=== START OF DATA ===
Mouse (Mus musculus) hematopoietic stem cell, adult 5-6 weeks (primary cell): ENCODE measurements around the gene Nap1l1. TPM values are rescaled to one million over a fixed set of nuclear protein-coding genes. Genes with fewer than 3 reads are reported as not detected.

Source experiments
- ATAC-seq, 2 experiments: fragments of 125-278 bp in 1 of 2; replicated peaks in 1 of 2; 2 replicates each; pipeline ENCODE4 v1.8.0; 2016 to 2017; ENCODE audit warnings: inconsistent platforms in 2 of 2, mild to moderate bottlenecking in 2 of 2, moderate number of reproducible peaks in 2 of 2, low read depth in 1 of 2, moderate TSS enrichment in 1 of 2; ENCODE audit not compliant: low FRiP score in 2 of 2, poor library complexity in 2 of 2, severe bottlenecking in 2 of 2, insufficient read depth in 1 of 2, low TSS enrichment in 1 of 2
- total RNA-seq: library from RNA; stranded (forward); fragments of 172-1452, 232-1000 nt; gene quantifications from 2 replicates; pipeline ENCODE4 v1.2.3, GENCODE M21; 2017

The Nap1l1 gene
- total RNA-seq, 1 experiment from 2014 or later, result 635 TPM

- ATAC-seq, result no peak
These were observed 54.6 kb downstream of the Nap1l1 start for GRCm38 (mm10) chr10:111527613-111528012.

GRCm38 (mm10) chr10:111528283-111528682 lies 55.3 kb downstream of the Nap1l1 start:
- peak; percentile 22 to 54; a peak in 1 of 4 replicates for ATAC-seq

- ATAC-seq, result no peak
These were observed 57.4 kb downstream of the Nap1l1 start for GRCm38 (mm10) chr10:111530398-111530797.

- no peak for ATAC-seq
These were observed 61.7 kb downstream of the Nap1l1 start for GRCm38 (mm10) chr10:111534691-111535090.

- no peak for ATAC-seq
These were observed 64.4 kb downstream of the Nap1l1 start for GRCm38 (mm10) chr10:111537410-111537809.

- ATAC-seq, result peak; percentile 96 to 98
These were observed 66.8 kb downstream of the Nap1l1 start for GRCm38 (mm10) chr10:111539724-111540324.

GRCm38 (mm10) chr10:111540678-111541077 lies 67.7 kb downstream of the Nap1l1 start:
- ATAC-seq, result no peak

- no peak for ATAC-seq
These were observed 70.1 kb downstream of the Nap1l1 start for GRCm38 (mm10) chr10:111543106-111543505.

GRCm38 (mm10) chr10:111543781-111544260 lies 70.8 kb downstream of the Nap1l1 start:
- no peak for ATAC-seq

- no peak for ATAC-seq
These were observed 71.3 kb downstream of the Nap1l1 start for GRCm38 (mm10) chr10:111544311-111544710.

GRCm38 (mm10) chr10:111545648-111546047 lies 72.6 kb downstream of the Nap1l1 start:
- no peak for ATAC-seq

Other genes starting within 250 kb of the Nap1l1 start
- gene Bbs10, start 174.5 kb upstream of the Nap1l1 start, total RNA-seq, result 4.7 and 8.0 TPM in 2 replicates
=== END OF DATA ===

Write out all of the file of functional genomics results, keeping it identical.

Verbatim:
Mouse (Mus musculus) hematopoietic stem cell, adult 5-6 weeks (primary cell): ENCODE measurements around the gene Nap1l1. TPM values are rescaled to one million over a fixed set of nuclear protein-coding genes. Genes with fewer than 3 reads are reported as not detected.

Source experiments
- ATAC-seq, 2 experiments: fragments of 125-278 bp in 1 of 2; replicated peaks in 1 of 2; 2 replicates each; pipeline ENCODE4 v1.8.0; 2016 to 2017; ENCODE audit warnings: inconsistent platforms in 2 of 2, mild to moderate bottlenecking in 2 of 2, moderate number of reproducible peaks in 2 of 2, low read depth in 1 of 2, moderate TSS enrichment in 1 of 2; ENCODE audit not compliant: low FRiP score in 2 of 2, poor library complexity in 2 of 2, severe bottlenecking in 2 of 2, insufficient read depth in 1 of 2, low TSS enrichment in 1 of 2
- total RNA-seq: library from RNA; stranded (forward); fragments of 172-1452, 232-1000 nt; gene quantifications from 2 replicates; pipeline ENCODE4 v1.2.3, GENCODE M21; 2017

The Nap1l1 gene
- total RNA-seq, 1 experiment from 2014 or later, result 635 TPM

- ATAC-seq, result no peak
These were observed 54.6 kb downstream of the Nap1l1 start for GRCm38 (mm10) chr10:111527613-111528012.

GRCm38 (mm10) chr10:111528283-111528682 lies 55.3 kb downstream of the Nap1l1 start:
- peak; percentile 22 to 54; a peak in 1 of 4 replicates for ATAC-seq

- ATAC-seq, result no peak
These were observed 57.4 kb downstream of the Nap1l1 start for GRCm38 (mm10) chr10:111530398-111530797.

- no peak for ATAC-seq
These were observed 61.7 kb downstream of the Nap1l1 start for GRCm38 (mm10) chr10:111534691-111535090.

- no peak for ATAC-seq
These were observed 64.4 kb downstream of the Nap1l1 start for GRCm38 (mm10) chr10:111537410-111537809.

- ATAC-seq, result peak; percentile 96 to 98
These were observed 66.8 kb downstream of the Nap1l1 start for GRCm38 (mm10) chr10:111539724-111540324.

GRCm38 (mm10) chr10:111540678-111541077 lies 67.7 kb downstream of the Nap1l1 start:
- ATAC-seq, result no peak

- no peak for ATAC-seq
These were observed 70.1 kb downstream of the Nap1l1 start for GRCm38 (mm10) chr10:111543106-111543505.

GRCm38 (mm10) chr10:111543781-111544260 lies 70.8 kb downstream of the Nap1l1 start:
- no peak for ATAC-seq

- no peak for ATAC-seq
These were observed 71.3 kb downstream of the Nap1l1 start for GRCm38 (mm10) chr10:111544311-111544710.

GRCm38 (mm10) chr10:111545648-111546047 lies 72.6 kb downstream of the Nap1l1 start:
- no peak for ATAC-seq

Other genes starting within 250 kb of the Nap1l1 start
- gene Bbs10, start 174.5 kb upstream of the Nap1l1 start, total RNA-seq, result 4.7 and 8.0 TPM in 2 replicates